Streaming or broadcasting videos like watching movies on Netflix, or videos on YouTube require high speed Internet connections, which are currently made possible through fiber optic cables, inside which a laser carries data in the form of light.

Alternatively, Internet can also be accessed through traditional wireless technology that has existed for over a hundred years and was first used for radios. According to Jha, this technology has plateaued in terms of its speed capacity.

“The technology has reached a limit on how much speeds it can support. An example of that is if you have a router WiFi router in your living room, and you go to your bedroom, you stop getting Internet, or it actually is quite bad,” says Jha.

Device ranges have become shorter, and the technology has reached its limit as dictated by the laws of physics, he adds.

Therefore, the world is slowly moving toward fiber optic cables to cater to the demand for high-speed connections. However, fiber optic cables are expensive to deploy, as they need to be installed underground.

Singapore-headquartered Transcelestial, therefore, looked for a wireless solution that could provide high-speed Internet connectivity that was affordable to deploy. Instead of having lasers transmit data through a cable, the startup developed a laser-based wireless technology-enabled device the size of a shoe box, which allows lasers to transmit data through the open air.

According to the company, the device can create a wireless distribution network between buildings, traditional cell towers, street-level poles and other physical infrastructure. Essentially, this device can be placed at a telecom operator’s building and any building that requires Internet connection, and telecom operators can transmit data to its counterpart without having to invest in setting up costly cell towers or laying down fiber optic cables.

In fact, Jha claims that Transcelestial’s solution can be deployed at 1/10th the cost of deploying fiber Internet. The startup’s target market is telecom operators who are looking to cut down on Internet deployment costs.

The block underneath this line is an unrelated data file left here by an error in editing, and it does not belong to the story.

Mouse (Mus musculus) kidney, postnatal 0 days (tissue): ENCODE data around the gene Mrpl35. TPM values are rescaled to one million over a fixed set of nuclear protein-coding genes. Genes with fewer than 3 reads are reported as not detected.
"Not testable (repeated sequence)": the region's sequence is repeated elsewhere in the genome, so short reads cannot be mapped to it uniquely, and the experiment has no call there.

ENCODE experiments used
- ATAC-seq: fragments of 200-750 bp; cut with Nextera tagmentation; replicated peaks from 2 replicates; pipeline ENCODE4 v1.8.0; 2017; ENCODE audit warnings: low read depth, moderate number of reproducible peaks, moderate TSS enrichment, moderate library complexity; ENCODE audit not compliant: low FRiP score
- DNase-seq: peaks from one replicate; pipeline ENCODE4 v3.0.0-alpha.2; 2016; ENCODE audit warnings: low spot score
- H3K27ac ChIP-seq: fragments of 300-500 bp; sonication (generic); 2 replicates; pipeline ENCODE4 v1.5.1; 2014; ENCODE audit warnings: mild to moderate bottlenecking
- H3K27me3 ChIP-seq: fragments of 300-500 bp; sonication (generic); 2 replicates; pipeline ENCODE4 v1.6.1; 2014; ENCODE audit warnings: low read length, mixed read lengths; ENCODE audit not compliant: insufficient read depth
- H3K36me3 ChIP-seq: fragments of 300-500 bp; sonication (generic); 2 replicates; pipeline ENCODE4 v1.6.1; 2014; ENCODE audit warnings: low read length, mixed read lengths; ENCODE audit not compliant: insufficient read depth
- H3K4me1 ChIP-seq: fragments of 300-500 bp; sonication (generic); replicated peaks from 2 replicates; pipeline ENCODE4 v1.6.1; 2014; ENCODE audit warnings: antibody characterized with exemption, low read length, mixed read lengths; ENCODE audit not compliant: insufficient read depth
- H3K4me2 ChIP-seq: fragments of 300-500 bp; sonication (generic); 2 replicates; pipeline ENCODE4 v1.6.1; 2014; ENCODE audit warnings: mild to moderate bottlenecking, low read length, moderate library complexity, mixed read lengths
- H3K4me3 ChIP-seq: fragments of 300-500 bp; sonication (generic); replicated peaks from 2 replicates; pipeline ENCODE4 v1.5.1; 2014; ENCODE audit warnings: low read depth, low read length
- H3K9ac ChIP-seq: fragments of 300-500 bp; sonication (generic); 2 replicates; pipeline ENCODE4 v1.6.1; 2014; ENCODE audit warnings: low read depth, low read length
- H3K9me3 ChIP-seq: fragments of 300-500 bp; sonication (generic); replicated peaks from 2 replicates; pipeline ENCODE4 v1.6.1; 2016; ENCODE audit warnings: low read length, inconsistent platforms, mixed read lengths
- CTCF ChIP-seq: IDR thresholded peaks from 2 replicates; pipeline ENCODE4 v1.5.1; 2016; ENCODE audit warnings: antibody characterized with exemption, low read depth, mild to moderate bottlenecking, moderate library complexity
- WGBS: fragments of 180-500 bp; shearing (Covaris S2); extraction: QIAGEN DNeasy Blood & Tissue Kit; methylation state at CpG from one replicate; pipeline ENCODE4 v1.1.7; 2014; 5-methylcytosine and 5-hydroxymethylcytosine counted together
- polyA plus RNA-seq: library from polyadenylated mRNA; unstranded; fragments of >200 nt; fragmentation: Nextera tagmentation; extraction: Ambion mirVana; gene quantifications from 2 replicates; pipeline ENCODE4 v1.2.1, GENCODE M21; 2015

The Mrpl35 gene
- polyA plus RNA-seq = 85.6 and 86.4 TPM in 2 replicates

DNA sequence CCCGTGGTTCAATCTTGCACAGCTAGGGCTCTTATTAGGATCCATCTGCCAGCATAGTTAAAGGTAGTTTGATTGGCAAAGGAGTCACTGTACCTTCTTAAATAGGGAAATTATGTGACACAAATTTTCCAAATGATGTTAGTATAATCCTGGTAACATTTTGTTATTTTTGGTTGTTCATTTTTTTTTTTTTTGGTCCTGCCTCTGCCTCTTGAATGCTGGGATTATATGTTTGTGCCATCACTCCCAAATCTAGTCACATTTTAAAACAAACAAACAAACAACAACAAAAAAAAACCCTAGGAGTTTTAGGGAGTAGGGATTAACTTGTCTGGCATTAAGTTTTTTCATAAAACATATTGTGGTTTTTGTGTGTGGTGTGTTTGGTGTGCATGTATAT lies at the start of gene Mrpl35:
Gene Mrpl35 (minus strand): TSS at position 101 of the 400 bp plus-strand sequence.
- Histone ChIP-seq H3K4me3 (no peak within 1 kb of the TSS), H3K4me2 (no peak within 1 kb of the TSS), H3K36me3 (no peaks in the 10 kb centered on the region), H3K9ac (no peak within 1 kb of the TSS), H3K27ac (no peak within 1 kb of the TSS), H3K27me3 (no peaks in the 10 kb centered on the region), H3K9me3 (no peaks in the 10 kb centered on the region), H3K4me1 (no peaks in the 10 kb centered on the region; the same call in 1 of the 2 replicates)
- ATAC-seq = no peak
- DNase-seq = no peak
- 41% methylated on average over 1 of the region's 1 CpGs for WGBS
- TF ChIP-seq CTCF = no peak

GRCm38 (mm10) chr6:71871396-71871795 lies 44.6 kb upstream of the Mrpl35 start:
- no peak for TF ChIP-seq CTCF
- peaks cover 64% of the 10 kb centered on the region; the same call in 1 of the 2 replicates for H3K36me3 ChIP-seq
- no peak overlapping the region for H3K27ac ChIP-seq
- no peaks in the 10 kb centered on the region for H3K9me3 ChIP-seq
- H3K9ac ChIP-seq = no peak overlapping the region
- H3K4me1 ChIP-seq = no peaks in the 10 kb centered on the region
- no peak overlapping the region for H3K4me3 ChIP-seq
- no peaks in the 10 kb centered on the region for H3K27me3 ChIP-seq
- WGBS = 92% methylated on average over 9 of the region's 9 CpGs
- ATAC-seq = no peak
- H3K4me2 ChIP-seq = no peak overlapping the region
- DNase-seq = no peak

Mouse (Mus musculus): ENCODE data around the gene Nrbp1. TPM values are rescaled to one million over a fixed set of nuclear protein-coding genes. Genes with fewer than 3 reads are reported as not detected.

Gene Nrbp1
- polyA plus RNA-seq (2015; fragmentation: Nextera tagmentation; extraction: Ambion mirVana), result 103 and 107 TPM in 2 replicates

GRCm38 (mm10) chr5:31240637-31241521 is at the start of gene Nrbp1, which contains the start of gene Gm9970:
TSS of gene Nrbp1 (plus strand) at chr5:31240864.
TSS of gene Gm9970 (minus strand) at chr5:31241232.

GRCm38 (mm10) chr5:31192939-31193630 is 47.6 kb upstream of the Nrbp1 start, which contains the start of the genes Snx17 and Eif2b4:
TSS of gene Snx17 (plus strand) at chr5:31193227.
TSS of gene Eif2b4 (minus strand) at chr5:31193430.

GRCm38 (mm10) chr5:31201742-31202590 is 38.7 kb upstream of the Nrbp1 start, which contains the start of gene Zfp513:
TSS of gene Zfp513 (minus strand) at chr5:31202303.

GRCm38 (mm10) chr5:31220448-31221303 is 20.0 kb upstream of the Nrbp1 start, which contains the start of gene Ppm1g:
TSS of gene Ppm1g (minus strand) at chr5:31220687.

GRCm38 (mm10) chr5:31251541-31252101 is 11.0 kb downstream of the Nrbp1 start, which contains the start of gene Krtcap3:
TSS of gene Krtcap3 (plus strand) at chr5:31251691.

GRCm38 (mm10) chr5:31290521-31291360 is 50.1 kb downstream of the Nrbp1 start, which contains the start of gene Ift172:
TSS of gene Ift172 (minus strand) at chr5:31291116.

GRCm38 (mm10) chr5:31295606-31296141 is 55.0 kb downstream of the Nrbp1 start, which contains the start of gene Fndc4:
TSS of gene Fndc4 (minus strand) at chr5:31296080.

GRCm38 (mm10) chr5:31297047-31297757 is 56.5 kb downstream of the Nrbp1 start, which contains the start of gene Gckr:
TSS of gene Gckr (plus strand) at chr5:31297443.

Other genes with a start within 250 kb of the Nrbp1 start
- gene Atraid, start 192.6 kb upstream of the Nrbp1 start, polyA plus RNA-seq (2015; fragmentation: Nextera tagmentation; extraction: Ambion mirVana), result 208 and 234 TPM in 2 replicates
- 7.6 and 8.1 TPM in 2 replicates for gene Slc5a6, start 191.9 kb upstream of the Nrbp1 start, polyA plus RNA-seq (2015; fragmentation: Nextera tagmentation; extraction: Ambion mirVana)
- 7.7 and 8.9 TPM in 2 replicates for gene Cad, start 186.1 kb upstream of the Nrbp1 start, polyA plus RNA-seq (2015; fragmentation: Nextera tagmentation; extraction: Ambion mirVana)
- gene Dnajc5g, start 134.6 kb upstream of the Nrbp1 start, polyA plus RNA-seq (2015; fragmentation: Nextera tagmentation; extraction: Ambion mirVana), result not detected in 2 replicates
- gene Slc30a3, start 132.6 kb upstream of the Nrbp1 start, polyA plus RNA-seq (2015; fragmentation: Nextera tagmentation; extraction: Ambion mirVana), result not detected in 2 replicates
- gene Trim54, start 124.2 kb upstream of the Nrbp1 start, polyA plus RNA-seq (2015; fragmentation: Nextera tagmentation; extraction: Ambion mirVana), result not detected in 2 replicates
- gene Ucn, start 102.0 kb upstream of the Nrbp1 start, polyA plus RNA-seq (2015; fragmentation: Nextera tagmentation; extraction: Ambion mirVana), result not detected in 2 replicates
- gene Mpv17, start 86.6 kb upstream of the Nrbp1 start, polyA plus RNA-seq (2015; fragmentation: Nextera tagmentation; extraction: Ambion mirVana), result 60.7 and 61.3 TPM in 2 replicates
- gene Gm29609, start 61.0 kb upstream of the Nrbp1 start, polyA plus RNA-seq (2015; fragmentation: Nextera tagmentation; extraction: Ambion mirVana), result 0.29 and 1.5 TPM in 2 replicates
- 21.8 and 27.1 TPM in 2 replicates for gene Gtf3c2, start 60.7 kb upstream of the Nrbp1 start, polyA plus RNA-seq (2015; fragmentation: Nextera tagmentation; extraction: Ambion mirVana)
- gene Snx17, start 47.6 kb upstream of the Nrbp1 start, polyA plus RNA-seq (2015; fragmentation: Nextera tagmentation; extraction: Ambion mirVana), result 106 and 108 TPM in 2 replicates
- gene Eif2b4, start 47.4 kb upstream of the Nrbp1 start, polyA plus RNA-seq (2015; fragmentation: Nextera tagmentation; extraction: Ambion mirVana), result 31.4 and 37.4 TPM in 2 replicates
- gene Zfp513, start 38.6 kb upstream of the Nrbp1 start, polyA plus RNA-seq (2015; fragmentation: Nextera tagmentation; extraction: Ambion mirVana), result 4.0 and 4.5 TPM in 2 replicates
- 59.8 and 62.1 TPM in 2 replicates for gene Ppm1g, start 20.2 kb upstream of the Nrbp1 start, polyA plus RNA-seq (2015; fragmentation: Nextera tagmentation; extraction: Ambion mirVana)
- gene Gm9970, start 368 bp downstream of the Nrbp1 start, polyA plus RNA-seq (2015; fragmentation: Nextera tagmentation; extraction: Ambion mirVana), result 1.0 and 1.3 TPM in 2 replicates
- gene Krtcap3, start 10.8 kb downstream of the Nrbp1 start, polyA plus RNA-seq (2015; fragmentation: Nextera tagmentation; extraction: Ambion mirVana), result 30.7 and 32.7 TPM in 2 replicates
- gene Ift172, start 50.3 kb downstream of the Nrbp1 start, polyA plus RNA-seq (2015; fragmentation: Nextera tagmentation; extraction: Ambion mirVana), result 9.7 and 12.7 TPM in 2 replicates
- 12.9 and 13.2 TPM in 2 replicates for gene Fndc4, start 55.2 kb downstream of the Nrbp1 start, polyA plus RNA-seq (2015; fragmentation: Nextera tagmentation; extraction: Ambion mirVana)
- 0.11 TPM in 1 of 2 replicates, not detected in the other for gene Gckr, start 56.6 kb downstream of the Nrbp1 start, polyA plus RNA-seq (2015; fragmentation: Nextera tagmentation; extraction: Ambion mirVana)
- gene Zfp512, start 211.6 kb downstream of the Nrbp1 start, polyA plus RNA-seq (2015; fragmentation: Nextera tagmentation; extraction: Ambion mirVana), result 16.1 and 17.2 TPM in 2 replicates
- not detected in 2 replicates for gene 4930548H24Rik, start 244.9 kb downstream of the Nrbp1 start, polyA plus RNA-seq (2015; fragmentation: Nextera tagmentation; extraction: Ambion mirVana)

CENTAURI, Transcelestial’s proprietary device, weighs less than 3 kg and can deliver true fiber-like speeds to customers. The device is a rapidly deployable, affordable, low cost, and high-speed Last Mile Connectivity solution that can speed up the adoption of 4G and 5G globally, according to Jha.

The startup has developed two models of CENTAURI in-house – 1 Gbps Full Duplex (4G & Enterprise ready) and 10 Gbps Full Duplex (5G-ready).

The CENTAURI, Transcelestial’s proprietary shoebox-sized wireless Internet device. Image courtesy of Transcelestial.

Jha says that the startup will continue research and development (R&D) of the underlying technology for the next decade, with the core focus fixed on expanding the technology’s bandwidth. The startup’s 10Gbps model is capable of transferring HD movies in one second, but the team is currently working to increase capacity such that it will be able to transfer 4K movies in one second.

However, while research and development can enable the company to provide unheard-of speeds over distances of 10km, Jha says the current market and industry is not ready to pay for such speeds.

CENTAURI can accelerate 4G and 5G adoption

While digging hundreds of kilometers to lay down cables to provide Internet can be costly, the cost of setting up cell towers is no less. The world has been breathlessly awaiting the launch of 5G technology that promises previously-unimaginable Internet speeds, but 5G is a short-range technology with a range of about 1,000 feet, less than 2% of 4G’s range.

This means that to provide 5G Internet connections, telecom operators have to set up about 40 million new cell towers around the world, and the underlying fiber optics, pushing the cost of 5G deployment to sky-high levels.

According to a Deloitte analysis, the U.S. alone needs to invest between $130 and $150 billion in fiber infrastructure by 2024.

This offers Transcelestial a huge opportunity to pitch their wireless laser technology to telecom operators. Their offering would allow telcos to deploy 5G with a fraction of the investment required for fiber cable deployment or new cell towers.

The Transcelestial team. Image courtesy of Transcelestial.